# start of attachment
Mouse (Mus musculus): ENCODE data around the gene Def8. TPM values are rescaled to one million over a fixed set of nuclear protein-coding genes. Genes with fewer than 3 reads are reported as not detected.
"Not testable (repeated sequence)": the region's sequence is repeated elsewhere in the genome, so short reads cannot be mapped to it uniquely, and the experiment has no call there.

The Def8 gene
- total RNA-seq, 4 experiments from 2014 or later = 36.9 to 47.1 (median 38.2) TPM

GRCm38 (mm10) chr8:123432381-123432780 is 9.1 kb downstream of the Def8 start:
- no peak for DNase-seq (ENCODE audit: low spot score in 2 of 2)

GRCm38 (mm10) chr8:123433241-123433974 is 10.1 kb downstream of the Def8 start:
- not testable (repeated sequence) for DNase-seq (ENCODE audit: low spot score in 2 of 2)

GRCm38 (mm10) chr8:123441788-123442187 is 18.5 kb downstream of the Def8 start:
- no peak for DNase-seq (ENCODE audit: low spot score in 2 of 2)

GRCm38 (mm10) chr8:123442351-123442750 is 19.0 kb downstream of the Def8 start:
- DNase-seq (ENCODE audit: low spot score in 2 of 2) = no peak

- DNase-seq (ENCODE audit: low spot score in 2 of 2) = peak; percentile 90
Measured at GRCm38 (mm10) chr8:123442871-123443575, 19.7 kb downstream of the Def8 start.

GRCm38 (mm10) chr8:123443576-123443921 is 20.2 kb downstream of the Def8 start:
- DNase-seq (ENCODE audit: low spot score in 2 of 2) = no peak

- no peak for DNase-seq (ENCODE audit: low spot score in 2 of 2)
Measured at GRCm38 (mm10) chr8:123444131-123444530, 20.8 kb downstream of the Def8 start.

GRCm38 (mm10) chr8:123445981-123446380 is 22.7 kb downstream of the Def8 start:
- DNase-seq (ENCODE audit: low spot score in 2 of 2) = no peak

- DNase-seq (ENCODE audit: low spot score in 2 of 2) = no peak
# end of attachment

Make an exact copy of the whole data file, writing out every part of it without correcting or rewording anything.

Mouse (Mus musculus): ENCODE data around the gene Def8. TPM values are rescaled to one million over a fixed set of nuclear protein-coding genes. Genes with fewer than 3 reads are reported as not detected.
"Not testable (repeated sequence)": the region's sequence is repeated elsewhere in the genome, so short reads cannot be mapped to it uniquely, and the experiment has no call there.

The Def8 gene
- total RNA-seq, 4 experiments from 2014 or later = 36.9 to 47.1 (median 38.2) TPM

GRCm38 (mm10) chr8:123432381-123432780 is 9.1 kb downstream of the Def8 start:
- no peak for DNase-seq (ENCODE audit: low spot score in 2 of 2)

GRCm38 (mm10) chr8:123433241-123433974 is 10.1 kb downstream of the Def8 start:
- not testable (repeated sequence) for DNase-seq (ENCODE audit: low spot score in 2 of 2)

GRCm38 (mm10) chr8:123441788-123442187 is 18.5 kb downstream of the Def8 start:
- no peak for DNase-seq (ENCODE audit: low spot score in 2 of 2)

GRCm38 (mm10) chr8:123442351-123442750 is 19.0 kb downstream of the Def8 start:
- DNase-seq (ENCODE audit: low spot score in 2 of 2) = no peak

- DNase-seq (ENCODE audit: low spot score in 2 of 2) = peak; percentile 90
Measured at GRCm38 (mm10) chr8:123442871-123443575, 19.7 kb downstream of the Def8 start.

GRCm38 (mm10) chr8:123443576-123443921 is 20.2 kb downstream of the Def8 start:
- DNase-seq (ENCODE audit: low spot score in 2 of 2) = no peak

- no peak for DNase-seq (ENCODE audit: low spot score in 2 of 2)
Measured at GRCm38 (mm10) chr8:123444131-123444530, 20.8 kb downstream of the Def8 start.

GRCm38 (mm10) chr8:123445981-123446380 is 22.7 kb downstream of the Def8 start:
- DNase-seq (ENCODE audit: low spot score in 2 of 2) = no peak

- DNase-seq (ENCODE audit: low spot score in 2 of 2) = no peak